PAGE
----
Lattice Enthalpy of an Ionic Solid

A chemical reaction is a process that involves a rearrangement of the molecular or ionic structure of a substance. In this article, we shall discuss ionic solids and what is lattice enthalpy. The crystalline structure of ionic compounds is strong and rigid. It takes enough energy to break their bond. Ionic compounds are solids that have high boiling and melting points.  The strong bonds between oppositely charged ions lock them into a network or lattice within the crystalline structure. Lattice enthalpy is the change when this structure is formed or is broken. 

What is Lattice Enthalpy?

In simple words, Lattice enthalpy is the change in Enthalpy connected with the formation of one mole or an ionic compound from its gaseous ions, other things remaining standard. It is the energy required to entirely separate one mole of ionic compound into gaseous ions. We can even say that Lattice enthalpy is a measure of the strength of an ionic compound. Lattice is a strong network, mesh, or web and enthalpy is the heat content, total heat or a thermodynamic quantity equal to the internal energy of a system and the product of its volume and pressure. 

We can describe lattice enthalpy in the following two ways:

1 – We can say that the enthalpy is the change when 1 mole of sodium chloride (or any other substance) was formed from its scattered gaseous ions. In the case of sodium chloride case, that would be -787kJ mol⁻¹.   

2 – The second definition describes it as the enthalpy when 1 mole of sodium chloride (or any other substance) is broken up to form its scattered gaseous ions. In the case of sodium chloride case, it would be +787kJ mol⁻¹.  

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So, the breaking up and the formation both get a reference as lattice enthalpy. Fig.1.

What are the Factors of Lattice Enthalpy?  

As you know by now that lattice enthalpy is the change in enthalpy associated with the formation of one mole of an ionic compound from its gaseous ions under normal conditions. One of the key lattice enthalpy questions is the two principal factors that affect it. They are -

Charges on the ions - Sodium chloride (NaCl) and magnesium oxide (MgO) have the same arrangement of ions in the lattice. However, their lattice enthalpies differ. The lattice enthalpy of MgO is greater than that of NaCl. The reason is in MgO, two +ions attract two –ions, whereas in NaCl, the attraction is between one +ion and one –ion.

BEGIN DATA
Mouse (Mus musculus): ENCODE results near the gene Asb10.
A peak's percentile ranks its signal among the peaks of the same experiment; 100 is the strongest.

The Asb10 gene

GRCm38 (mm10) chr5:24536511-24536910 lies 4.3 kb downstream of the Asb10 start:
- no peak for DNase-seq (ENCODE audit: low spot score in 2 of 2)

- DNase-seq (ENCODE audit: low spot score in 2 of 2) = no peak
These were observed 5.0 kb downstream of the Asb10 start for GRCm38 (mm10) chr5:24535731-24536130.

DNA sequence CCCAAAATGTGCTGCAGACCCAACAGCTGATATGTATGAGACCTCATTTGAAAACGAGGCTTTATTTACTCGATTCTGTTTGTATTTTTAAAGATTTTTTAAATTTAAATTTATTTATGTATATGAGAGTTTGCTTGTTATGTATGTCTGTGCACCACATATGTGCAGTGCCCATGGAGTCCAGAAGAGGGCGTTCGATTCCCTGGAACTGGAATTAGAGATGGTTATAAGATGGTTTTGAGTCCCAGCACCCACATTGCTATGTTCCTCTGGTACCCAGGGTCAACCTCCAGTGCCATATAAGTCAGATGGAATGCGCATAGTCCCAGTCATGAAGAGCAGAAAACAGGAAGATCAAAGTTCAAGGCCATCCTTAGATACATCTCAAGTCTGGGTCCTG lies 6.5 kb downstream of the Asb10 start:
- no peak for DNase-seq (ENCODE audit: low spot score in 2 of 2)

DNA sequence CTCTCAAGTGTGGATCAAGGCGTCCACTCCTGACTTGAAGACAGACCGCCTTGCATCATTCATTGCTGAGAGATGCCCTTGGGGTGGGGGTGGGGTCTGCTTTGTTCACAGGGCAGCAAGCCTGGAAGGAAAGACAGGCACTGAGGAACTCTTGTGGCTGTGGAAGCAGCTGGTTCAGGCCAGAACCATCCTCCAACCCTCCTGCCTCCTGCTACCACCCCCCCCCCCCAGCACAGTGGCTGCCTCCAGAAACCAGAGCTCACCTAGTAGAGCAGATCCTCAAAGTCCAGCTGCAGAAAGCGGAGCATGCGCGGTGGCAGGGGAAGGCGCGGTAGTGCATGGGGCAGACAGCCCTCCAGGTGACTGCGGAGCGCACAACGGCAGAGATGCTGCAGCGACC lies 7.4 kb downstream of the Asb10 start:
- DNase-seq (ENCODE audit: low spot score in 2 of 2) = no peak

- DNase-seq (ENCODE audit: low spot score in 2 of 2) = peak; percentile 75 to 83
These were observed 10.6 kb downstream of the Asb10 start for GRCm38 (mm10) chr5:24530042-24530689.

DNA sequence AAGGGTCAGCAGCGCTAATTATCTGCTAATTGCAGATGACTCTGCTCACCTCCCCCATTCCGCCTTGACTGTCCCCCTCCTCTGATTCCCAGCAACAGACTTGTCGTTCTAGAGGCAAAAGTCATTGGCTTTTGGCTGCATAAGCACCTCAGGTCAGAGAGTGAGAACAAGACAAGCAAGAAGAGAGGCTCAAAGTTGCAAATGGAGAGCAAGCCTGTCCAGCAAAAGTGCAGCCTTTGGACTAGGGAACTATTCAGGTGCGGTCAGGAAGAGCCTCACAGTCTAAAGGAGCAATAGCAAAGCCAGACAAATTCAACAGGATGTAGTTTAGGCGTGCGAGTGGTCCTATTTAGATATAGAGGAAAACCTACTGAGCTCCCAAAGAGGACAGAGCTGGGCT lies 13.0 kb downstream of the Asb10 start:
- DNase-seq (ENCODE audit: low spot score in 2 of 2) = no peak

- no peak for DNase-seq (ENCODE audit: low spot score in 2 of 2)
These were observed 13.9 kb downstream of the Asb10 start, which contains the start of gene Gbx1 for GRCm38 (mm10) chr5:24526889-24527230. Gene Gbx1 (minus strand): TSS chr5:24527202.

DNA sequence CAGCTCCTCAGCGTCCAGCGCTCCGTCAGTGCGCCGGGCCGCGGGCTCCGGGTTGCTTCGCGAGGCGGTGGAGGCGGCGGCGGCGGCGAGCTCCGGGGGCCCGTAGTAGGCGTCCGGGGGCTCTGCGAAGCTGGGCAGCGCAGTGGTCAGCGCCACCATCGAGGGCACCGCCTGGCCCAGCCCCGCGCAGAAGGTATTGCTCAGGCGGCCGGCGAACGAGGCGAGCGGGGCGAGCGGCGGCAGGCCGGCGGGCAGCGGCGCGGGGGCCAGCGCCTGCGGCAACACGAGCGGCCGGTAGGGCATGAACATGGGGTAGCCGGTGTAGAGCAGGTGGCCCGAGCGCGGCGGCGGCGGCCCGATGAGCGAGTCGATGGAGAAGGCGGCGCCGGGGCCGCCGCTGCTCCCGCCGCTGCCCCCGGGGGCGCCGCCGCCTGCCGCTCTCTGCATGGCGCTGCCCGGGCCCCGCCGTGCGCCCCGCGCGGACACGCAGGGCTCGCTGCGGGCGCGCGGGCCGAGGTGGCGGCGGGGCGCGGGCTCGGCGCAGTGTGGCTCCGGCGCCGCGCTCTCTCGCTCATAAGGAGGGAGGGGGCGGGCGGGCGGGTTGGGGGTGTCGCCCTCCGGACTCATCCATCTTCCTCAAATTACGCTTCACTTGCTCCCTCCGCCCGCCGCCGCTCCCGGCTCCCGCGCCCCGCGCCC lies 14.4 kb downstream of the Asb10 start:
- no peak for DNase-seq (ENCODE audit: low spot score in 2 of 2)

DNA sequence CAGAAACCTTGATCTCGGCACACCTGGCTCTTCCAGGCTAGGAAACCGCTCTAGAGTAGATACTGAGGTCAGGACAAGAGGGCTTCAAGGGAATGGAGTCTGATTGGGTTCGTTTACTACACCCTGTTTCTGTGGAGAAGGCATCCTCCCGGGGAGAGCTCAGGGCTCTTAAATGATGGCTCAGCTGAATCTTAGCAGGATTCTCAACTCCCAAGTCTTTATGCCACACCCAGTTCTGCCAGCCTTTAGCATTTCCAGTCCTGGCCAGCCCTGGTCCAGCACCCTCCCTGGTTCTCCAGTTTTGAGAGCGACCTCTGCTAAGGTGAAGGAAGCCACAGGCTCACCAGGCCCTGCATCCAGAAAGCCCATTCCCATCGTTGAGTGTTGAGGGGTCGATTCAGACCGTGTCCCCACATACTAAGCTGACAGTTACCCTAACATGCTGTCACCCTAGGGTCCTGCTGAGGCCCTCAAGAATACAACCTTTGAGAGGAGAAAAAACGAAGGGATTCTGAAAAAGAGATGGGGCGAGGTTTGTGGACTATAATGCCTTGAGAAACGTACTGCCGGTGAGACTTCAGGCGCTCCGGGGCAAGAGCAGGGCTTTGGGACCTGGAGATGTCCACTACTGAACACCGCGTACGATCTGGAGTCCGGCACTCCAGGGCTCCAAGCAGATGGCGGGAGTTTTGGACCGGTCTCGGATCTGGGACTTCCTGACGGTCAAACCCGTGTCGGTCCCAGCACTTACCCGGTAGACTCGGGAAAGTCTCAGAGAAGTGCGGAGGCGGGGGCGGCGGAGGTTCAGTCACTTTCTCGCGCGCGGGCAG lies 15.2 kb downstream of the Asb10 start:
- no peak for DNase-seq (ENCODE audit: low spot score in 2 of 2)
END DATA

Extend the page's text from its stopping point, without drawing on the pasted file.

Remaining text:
The radius of the ions- the lattice enthalpy of MgO is increased in relation to NaCl as the magnesium ions are smaller than sodium ions. It means that the ions are close together in the lattice of MgO, and this increases the strength of the attractions.  Note that oxide ions are always smaller than chloride ions. Ref Fig.2 

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Can Lattice Enthalpy be Positive or Negative? 

As mentioned earlier, lattice enthalpy is about forming up as well as breaking down.  If we talk about the requirement of energy to split up the lattice into scattered gaseous ions- it is breaking down. In NaCl, the break-down or lattice dissociation enthalpy is +787 kJ mol⁻¹. 

When talking about lattice formation, the energy released when a lattice is created from its scattered gaseous state- it is forming up. In the case of NaCl, the build-up or lattice formation enthalpy is -787 kJ mol⁻¹. 

Hence, the lattice dissociation enthalpies are always positive and the lattice formation enthalpies are always negative.  

How to Calculate Lattice Enthalpy? 

It is essential to note that you cannot measure the enthalpy change starting from a solid crystal that converts it into its gaseous ions.  It is tougher to calculate the reverse scenario where you start with the gaseous ions and measure the change when the ions convert to solid-state. However, you can calculate lattice enthalpies in two different ways: 

First, you can use a Hess law cycle or Born-Haber cycle that involves enthalpy changes that can be measured. Lattice enthalpies obtained through this method are known as experimental values. 

Secondly, you can do it the physics way by working out how much energy would be released to make a lattice when ions (as point charges) come together to form a lattice.  The calculation is about lattice energies and values obtained are known as theoretical values.

FAQ (Frequently Asked Questions)

Q1. What is Lattice Energy and How is it Determined by the Born - Haber cycle?

Lattice energy is defined in two ways-

The energy that is needed for breaking an ionic solid into its component atoms and the conversion of component atoms into gaseous ions is known as lattice energy. Here, the reaction is endothermic and the lattice energy is positive. Secondly, the energy released when the gaseous ions combine to form ionic solid is known as lattice energy. Here, the reaction is exothermic and lattice energy is negative. 

Born-Haber cycle for the formation of ionic solid has 5 steps - the sublimation of a solid metal to gaseous state, ionizations to cation, bond dissociation of 2nd gaseous molecule, the formation of anion by gaining of 1 electron, and combining of both gaseous ions to form ionic solid.

Q2. What are the Practical Applications of Lattice Enthalpies?

The applications of lattice energy are in use to evaluate the electron relations and fluoride relationships, estimation of standard enthalpies formation and lattice energy is in use to determine the strength of ionic solids.  A detailed explanation is – 

Lattice energy factor helps to find about the released energy from a compound when a number of ions come together to make that particular compound. 

It is primarily is used to find about the strength of ionic compounds or solids.  

Typically, the ionic solids or compounds have high lattice energy that allows a solid to attain more stability which makes them tough to break the bond between them.